Tuesday, April 15, 2014

Images of the Great War Exhibition Opening

2014 marks the 100th anniversary of the start of World War I.  To commemorate the four-year war, The President Woodrow Wilson House teamed up with the Anne S.K. Brown Military Collection at the Brown University Library to present “Images of the Great War: The European Offensives—1914-1916”, an art exhibition featuring prints, drawings, and water-colors depicting scenes from the Great War.   The featured works include artists from France, the United Kingdom, Italy, the Netherlands, Austria, Turkey, and Switzerland. 

Peter Harrington and Stephanie Daugherty visit with guests.
All of the pieces in the exhibition draw on emotions from the war and help convey what people affected by the war were feeling. 

 “Goodbye, Old Man” by F. Matania shows the sadness of a soldier saying goodbye to his wounded horse.  “British stretcher bearer” by Maurice Greiffenhagen shows the pain of a wounded soldier being given aid by another soldier.  These are just two examples of the many emotions of the pieces in the exhibition.    

The gallery opened on Thursday, April 3, 2014, drawing in nearly 85 guests to the exhibition and reception.  Curators Peter Harrington, from Brown University Library, and Stephanie Daugherty, of the Wilson House, were available to share their knowledge of the images while guests viewed the exhibition in the gallery.  The second floor of Mr. and Mrs. Wilson’s house was open for visitors to enjoy company and refreshments.  Visitors had a chance to speak to director Bob Enholm and view the rooms on the second floor.  A good time was had by all, and the evening was a success.
Director Bob Enholm with guests

Make sure to stop by the President Woodrow Wilson House to see the exhibition “Images of the Great War: The European Offensives —1914-1916”.  The artworks will be up in the gallery until August 10, 2014. You can visit the house from 10:00 am to 4:00 pm Tuesdays through Sundays, with the exception of Easter and other major holidays. 

-Bethany Hagen  

Monday, March 31, 2014

President Wilson's 1914 Mother's Day Proclamation


WHEREAS, By a Joint Resolution approved May 8, 1914, “designating the second Sunday in May as Mother’s Day, and for other purposes”, the President is authorized and requested to issue a proclamation calling upon the government officials to display the United States flag on all government buildings, and the people of the United States to display the flag at their homes or other suitable places on the second Sunday in May as a public expression of our love and reverence for the mothers of our country;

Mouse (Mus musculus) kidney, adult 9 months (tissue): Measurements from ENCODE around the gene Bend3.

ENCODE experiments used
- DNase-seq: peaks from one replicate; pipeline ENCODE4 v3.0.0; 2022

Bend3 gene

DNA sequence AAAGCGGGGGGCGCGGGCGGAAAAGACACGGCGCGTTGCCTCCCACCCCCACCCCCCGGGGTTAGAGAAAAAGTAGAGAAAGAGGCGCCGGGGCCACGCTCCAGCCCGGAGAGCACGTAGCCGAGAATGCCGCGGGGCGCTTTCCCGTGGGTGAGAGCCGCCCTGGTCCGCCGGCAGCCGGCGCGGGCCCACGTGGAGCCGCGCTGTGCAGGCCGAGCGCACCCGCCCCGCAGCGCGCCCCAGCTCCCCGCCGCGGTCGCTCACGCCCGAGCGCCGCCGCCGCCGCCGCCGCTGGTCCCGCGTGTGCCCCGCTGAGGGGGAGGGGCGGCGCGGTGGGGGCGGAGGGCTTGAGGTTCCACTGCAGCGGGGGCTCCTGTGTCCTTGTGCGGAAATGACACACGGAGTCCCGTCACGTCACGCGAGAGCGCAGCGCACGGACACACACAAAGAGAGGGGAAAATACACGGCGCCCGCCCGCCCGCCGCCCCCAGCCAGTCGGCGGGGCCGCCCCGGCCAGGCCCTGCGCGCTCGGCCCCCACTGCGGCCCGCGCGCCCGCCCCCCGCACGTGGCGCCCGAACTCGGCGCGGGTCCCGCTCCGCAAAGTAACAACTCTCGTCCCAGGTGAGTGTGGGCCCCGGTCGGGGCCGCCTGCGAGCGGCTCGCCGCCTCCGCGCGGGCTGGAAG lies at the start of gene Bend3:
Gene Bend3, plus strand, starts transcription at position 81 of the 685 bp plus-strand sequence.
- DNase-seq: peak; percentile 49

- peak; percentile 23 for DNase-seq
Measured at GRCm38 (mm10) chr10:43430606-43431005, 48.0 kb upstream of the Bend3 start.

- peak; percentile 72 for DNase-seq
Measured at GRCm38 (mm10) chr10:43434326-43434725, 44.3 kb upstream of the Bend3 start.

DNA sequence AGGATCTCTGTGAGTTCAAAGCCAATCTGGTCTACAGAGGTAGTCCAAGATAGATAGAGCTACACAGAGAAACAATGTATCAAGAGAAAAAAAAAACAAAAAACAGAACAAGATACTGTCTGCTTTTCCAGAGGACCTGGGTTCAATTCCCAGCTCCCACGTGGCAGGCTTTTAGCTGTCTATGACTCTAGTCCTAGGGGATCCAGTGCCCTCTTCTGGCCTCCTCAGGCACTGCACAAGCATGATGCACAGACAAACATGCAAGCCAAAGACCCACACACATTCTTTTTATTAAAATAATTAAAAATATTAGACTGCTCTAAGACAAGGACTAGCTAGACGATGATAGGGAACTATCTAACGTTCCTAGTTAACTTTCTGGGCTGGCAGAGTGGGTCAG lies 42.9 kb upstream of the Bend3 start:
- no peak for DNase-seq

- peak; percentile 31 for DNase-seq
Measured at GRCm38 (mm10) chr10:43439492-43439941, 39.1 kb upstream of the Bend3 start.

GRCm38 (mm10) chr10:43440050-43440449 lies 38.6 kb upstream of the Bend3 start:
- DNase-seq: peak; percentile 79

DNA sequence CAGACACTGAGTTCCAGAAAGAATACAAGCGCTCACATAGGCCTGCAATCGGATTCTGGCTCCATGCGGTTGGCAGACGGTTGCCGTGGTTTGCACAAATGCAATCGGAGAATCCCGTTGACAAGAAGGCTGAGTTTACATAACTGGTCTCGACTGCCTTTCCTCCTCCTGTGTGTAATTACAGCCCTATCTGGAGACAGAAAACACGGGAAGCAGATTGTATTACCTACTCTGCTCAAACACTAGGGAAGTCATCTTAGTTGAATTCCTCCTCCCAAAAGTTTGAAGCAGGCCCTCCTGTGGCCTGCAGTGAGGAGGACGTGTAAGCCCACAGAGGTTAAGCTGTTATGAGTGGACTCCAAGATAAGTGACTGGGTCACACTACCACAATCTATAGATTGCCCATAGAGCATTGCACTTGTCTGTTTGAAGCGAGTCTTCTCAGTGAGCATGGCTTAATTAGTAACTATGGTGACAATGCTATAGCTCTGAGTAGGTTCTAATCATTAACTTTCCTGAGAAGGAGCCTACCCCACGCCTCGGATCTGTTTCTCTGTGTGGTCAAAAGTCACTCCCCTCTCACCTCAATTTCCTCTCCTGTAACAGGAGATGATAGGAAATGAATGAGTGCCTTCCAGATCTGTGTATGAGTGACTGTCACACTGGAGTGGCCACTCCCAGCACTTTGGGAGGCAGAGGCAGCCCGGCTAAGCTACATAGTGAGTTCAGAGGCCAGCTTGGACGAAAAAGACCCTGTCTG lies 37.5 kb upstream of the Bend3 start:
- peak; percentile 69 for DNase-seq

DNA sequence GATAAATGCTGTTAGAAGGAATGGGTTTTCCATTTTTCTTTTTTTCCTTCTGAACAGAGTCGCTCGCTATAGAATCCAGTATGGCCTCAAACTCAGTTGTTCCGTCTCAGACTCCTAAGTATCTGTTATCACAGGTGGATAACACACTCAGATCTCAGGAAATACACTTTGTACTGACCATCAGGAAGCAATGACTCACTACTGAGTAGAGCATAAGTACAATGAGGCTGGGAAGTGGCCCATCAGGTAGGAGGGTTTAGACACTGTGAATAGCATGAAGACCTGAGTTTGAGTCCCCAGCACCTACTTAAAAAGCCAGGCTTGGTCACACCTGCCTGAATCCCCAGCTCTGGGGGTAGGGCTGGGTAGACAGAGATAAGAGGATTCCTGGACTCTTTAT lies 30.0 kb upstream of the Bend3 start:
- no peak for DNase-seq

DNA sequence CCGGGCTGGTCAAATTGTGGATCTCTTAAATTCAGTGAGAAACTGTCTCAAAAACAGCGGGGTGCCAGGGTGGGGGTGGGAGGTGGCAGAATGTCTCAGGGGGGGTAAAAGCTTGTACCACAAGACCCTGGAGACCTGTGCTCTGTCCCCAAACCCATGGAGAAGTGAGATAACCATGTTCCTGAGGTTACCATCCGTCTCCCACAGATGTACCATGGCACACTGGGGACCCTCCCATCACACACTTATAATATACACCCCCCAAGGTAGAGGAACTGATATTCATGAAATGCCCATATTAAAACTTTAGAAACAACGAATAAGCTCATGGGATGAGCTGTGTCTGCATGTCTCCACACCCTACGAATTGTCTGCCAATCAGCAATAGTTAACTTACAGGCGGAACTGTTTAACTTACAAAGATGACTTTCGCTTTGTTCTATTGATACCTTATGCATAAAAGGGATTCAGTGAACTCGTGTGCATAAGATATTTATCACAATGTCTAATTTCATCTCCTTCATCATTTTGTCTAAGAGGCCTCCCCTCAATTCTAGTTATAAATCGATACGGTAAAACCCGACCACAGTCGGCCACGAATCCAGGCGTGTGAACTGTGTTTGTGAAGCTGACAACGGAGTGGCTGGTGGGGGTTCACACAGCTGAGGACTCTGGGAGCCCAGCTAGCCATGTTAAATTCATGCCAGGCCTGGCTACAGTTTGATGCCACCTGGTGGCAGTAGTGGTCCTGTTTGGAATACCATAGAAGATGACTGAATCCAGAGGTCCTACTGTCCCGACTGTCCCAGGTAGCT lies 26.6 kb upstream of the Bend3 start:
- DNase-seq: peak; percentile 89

AND WHEREAS, By the said Joint Resolution it is made the duty of the President to request the observance of the second Sunday in May as provided for in the said Joint Resolution;
Now, Therefore, I, Woodrow Wilson, President of the United States of America, by virtue of the authority vested in me by the said Joint Resolution, do hereby direct the government officials to display the United States flag on all government buildings and do invite the people of the United States to display the flag at their homes or other suitable places on the second Sunday in May as a public expression of our love and reverence for the mothers of our country.
In witness whereof I have set my hand and caused the seal of the United States to be hereunto affixed.

Done at the City of Washington this ninth day of May, in the year of our Lord one thousand nine hundred and fourteen, and of the Independence of the United States one hundred and thirty-eight.

Friday, March 28, 2014

Summary of "Fighting for Their Country, Fighting for Their Rights: Black Soldiers and World War I" by A'Lelia Bundles

On March 20, 2014, A’Lelia Bundles, author of the book On Her Own Ground, spoke at the President Woodrow Wilson House about the life of Madam CJ Walker and the role of African Americans during World War I from her research for an upcoming book on the topic.    

Bundles at the President Woodrow Wilson House
To put things into perspective, A’Lelia Bundles reminded the audience of a few important facts.  The 50th anniversary of the Emancipation Proclamation occurred during World War I; Harriet Tubman was alive when President Wilson was inaugurated; segregation and Jim Crow laws were prevalent during Wilson’s administration, 1913-1921.  However, Bundles said, hope was still alive in the African American community during this time with the growth of African American businesses.  These businesses were helped by the National Negro Business League, which was founded by Booker T. Washington in 1900.

A’Lelia Bundles spoke about her great-great-grandmother, Madam CJ Walker, who developed hair care products and is listed in many record books as being the first self-made American woman millionaire.  While her hair care business was revolutionary, the fame, attention and money Madam CJ Walker got from the business and what she decided to do with her influence was also important.  Walker was as much a philanthropist as she was a businesswoman, and there were many causes that benefited from the support Walker gave them.  

After her factory was built in Indianapolis and her beauty school opened, Madam CJ Walker made a large donation to the new Senate Avenue YMCA, stating that by helping the black men, she would also be helping the black women in the area, her primary passion. Walker raised money and spoke up for the anti-lynching movement.  She and her daughter, A’Lelia Walker, were also very influential in raising money and support for African American troops during World War I.

Some of the audience members before the talk